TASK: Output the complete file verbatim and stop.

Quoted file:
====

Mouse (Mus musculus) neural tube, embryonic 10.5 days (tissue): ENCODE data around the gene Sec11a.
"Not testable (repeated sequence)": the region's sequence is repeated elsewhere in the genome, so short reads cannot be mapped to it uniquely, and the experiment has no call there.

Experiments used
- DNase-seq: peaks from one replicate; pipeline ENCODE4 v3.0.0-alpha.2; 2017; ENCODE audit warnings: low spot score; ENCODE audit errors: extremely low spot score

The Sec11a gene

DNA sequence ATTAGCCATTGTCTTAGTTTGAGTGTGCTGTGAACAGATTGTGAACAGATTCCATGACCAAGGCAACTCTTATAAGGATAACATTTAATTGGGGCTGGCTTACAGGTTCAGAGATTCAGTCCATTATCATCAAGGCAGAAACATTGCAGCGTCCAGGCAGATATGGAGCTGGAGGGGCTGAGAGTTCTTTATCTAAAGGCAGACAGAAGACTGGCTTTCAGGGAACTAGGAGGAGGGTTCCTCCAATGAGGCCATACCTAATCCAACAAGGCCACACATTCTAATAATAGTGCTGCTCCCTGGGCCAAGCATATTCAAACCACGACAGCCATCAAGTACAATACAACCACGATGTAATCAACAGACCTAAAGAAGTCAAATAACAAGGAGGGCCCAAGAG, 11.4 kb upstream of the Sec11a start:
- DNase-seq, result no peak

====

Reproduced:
Mouse (Mus musculus) neural tube, embryonic 10.5 days (tissue): ENCODE data around the gene Sec11a.
"Not testable (repeated sequence)": the region's sequence is repeated elsewhere in the genome, so short reads cannot be mapped to it uniquely, and the experiment has no call there.

Experiments used
- DNase-seq: peaks from one replicate; pipeline ENCODE4 v3.0.0-alpha.2; 2017; ENCODE audit warnings: low spot score; ENCODE audit errors: extremely low spot score

The Sec11a gene

DNA sequence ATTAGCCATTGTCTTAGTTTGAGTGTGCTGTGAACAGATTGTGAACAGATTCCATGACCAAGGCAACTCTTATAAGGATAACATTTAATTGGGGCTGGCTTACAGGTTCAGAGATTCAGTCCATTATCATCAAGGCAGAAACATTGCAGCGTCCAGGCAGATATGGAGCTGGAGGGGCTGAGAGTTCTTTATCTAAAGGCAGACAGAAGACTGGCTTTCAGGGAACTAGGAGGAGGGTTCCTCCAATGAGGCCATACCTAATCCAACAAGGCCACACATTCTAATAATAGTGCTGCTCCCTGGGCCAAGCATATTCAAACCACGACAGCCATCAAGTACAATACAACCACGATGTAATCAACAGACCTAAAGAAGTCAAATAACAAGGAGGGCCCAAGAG, 11.4 kb upstream of the Sec11a start:
- DNase-seq, result no peak